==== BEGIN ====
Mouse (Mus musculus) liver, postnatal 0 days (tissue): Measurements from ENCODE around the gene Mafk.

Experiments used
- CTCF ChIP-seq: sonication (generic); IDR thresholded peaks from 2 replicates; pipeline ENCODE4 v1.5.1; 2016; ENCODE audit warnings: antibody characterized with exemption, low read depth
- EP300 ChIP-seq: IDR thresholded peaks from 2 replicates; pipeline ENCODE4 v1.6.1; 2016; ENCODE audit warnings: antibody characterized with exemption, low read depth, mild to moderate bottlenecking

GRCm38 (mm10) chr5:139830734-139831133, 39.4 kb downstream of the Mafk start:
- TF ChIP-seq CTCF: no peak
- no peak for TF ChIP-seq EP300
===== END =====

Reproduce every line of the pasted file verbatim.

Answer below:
Mouse (Mus musculus) liver, postnatal 0 days (tissue): Measurements from ENCODE around the gene Mafk.

Experiments used
- CTCF ChIP-seq: sonication (generic); IDR thresholded peaks from 2 replicates; pipeline ENCODE4 v1.5.1; 2016; ENCODE audit warnings: antibody characterized with exemption, low read depth
- EP300 ChIP-seq: IDR thresholded peaks from 2 replicates; pipeline ENCODE4 v1.6.1; 2016; ENCODE audit warnings: antibody characterized with exemption, low read depth, mild to moderate bottlenecking

GRCm38 (mm10) chr5:139830734-139831133, 39.4 kb downstream of the Mafk start:
- TF ChIP-seq CTCF: no peak
- no peak for TF ChIP-seq EP300